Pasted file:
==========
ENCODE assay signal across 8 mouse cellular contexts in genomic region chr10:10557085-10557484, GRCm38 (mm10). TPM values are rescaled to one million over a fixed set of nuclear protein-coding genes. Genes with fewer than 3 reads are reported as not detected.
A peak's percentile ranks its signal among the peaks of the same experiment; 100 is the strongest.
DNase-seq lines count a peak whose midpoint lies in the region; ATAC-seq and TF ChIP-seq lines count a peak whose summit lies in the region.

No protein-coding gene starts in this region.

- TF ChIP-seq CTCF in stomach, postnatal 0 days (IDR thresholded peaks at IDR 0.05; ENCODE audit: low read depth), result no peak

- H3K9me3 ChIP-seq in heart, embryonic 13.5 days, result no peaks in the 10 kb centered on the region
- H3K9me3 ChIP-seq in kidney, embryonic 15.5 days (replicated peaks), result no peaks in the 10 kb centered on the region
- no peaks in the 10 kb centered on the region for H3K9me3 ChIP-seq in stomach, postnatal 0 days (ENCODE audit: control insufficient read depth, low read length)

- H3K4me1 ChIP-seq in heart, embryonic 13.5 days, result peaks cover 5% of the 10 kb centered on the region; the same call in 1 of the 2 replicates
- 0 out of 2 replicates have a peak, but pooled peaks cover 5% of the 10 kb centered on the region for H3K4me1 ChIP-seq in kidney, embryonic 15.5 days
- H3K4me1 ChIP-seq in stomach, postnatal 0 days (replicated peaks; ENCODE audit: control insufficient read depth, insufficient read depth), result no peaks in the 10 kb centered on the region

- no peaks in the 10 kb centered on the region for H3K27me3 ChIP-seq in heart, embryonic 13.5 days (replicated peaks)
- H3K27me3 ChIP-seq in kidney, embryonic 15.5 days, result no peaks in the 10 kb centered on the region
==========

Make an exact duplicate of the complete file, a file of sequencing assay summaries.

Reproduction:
ENCODE assay signal across 8 mouse cellular contexts in genomic region chr10:10557085-10557484, GRCm38 (mm10). TPM values are rescaled to one million over a fixed set of nuclear protein-coding genes. Genes with fewer than 3 reads are reported as not detected.
A peak's percentile ranks its signal among the peaks of the same experiment; 100 is the strongest.
DNase-seq lines count a peak whose midpoint lies in the region; ATAC-seq and TF ChIP-seq lines count a peak whose summit lies in the region.

No protein-coding gene starts in this region.

- TF ChIP-seq CTCF in stomach, postnatal 0 days (IDR thresholded peaks at IDR 0.05; ENCODE audit: low read depth), result no peak

- H3K9me3 ChIP-seq in heart, embryonic 13.5 days, result no peaks in the 10 kb centered on the region
- H3K9me3 ChIP-seq in kidney, embryonic 15.5 days (replicated peaks), result no peaks in the 10 kb centered on the region
- no peaks in the 10 kb centered on the region for H3K9me3 ChIP-seq in stomach, postnatal 0 days (ENCODE audit: control insufficient read depth, low read length)

- H3K4me1 ChIP-seq in heart, embryonic 13.5 days, result peaks cover 5% of the 10 kb centered on the region; the same call in 1 of the 2 replicates
- 0 out of 2 replicates have a peak, but pooled peaks cover 5% of the 10 kb centered on the region for H3K4me1 ChIP-seq in kidney, embryonic 15.5 days
- H3K4me1 ChIP-seq in stomach, postnatal 0 days (replicated peaks; ENCODE audit: control insufficient read depth, insufficient read depth), result no peaks in the 10 kb centered on the region

- no peaks in the 10 kb centered on the region for H3K27me3 ChIP-seq in heart, embryonic 13.5 days (replicated peaks)
- H3K27me3 ChIP-seq in kidney, embryonic 15.5 days, result no peaks in the 10 kb centered on the region